In the early part of the twentieth century, virtually all flywheels were of the spoke type. There seem to be two reasons for this. The first is that given the technology of the day, it was easier from a metallurgical and engineering standpoint to keep a spoke flywheel from cracking than it was a solid disk. The second is that with the engines of the day being mostly one or two cylinders and relatively slow speed, a spoke flywheel tended to break up harmonic vibrations rather than carry them. Thus when the first John Deere model “Ds” were produced, they had 26-inch diameter flywheels.
It wasn’t long before it was realized that this flywheel was causing a problem the engineers who tested this tractor hadn’t discovered; in certain instances when the front wheels were turned to the left and the left front wheel went over a bump or obstruction, the wheel made contact with the flywheel. So the diameter of the wheel was reduced to 24 inches.
However, it was learned that spoke flywheels were somewhat of a safety risk. This, coupled with some cracking problems particularly when Mr. Mechanic got a little aggressive when removing it, caused Deere to introduce a new flywheel. By now, whatever technological limitations caused Deere to stick with spoke flywheels on the early “Ds” seemed to have been overcome and the new unit was of solid design. The new flywheel retained the same part number as the old spoke wheel and otherwise the last “spoker Ds” and the first solid flywheel “Ds” are identical. What makes these first solid flywheels special or different from those on later tractors is that the holes at the end of the stress slot are 7 /8ths inch in diameter, or about the size of a nickel. These tractors, beginning in December of 1925 with serial number 36249, are today commonly known as “nickel hole flywheel Ds.”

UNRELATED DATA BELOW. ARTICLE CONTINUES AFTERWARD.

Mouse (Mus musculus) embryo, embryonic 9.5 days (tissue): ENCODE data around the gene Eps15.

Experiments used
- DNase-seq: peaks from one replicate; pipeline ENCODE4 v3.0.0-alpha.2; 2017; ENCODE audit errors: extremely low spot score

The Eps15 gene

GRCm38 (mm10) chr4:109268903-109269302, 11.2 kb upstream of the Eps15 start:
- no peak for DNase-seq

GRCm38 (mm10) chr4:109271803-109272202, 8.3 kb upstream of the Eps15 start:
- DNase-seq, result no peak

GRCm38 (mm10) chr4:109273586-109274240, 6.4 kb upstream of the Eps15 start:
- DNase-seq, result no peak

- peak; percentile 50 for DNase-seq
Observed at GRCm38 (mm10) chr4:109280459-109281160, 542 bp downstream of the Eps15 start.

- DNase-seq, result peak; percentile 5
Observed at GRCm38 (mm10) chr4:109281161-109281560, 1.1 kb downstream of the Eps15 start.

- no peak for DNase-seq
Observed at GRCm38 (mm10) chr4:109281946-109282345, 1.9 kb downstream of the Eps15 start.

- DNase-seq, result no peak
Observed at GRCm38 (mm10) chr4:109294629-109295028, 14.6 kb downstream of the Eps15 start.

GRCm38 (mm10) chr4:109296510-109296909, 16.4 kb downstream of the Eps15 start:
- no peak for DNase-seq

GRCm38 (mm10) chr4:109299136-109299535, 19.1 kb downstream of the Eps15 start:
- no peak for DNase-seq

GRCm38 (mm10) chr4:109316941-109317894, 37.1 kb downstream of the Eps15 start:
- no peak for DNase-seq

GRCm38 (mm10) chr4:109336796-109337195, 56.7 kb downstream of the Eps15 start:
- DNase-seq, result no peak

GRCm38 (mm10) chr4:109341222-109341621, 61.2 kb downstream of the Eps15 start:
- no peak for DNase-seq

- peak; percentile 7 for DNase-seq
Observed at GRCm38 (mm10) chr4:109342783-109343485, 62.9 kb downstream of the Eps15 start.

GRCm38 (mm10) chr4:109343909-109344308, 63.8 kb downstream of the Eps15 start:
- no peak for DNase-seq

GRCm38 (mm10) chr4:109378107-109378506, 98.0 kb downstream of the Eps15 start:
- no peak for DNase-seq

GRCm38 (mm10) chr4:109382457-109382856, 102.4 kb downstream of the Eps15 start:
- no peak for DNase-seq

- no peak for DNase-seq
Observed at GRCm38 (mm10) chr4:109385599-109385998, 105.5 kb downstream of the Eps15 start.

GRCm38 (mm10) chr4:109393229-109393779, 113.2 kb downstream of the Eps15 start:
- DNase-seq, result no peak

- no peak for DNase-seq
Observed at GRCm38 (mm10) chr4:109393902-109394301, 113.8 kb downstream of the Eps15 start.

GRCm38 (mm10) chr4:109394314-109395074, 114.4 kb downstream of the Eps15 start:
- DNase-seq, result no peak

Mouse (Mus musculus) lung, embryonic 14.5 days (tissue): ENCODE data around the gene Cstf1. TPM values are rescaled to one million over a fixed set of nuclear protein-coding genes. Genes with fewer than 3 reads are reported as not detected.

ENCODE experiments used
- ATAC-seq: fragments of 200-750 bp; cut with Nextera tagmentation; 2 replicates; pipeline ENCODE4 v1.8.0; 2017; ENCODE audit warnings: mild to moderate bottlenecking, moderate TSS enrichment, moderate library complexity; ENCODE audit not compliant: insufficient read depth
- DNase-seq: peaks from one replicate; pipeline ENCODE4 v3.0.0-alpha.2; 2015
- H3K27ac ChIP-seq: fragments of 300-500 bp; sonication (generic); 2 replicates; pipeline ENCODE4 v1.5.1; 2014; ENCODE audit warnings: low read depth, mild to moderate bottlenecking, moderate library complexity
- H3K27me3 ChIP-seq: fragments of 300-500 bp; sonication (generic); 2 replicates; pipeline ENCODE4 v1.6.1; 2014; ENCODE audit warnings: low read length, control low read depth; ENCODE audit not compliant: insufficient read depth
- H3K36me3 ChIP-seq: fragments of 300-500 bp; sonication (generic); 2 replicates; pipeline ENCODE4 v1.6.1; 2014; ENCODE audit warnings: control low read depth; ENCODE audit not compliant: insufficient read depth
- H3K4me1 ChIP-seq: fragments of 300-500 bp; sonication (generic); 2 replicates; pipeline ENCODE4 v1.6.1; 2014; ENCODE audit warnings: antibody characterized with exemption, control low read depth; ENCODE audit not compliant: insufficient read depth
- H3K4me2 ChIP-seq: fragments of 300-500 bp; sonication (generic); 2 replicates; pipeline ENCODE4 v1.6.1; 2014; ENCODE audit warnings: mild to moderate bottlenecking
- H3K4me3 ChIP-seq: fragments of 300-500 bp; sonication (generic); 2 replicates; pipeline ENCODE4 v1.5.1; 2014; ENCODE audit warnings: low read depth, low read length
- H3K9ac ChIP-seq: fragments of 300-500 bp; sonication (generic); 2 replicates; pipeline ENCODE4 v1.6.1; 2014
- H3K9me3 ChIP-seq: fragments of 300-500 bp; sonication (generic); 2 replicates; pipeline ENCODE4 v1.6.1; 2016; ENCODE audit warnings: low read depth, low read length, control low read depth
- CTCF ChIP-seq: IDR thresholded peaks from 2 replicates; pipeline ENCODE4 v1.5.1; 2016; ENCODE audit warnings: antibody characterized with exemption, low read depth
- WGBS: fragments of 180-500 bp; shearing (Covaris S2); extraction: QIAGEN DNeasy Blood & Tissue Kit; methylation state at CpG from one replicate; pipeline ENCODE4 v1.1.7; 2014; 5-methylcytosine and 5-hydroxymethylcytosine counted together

It seems, though, that Deere still hadn’t completely perfected the art of flywheel building because it wasn’t very long before it was discovered that the new solid flywheels also had a propensity to crack. So on March 9, 1926, a decision was made to lengthen the stress slots from 4-1 / 2 inches to 5-1 / 4 inches and increase the diameter of the holes from 7 /8 inch to two inches. A slight change was also made in the taper of the flywheel and reinforcing ribs were added.
Several conjectures have been made about when the change occurred. One school of thought
is that the change occurred at serial number 38285 with a few tractors after this number being built with “nickel holes” to use up excess inventory. Other evidence supports a change at 38692. In either case, fewer than 2,500 model “Ds” with these unique features were built and after they began to exhibit cracking problems, a program that replaced them with the two-inch hole flywheels for free was implemented. This, of course, means that very few of these tractors made it intact to the time when we all started looking for them.
When the model “D” was given more power for 1928, one of the updates was a new splined crankshaft and flywheel replacing the old keyed design.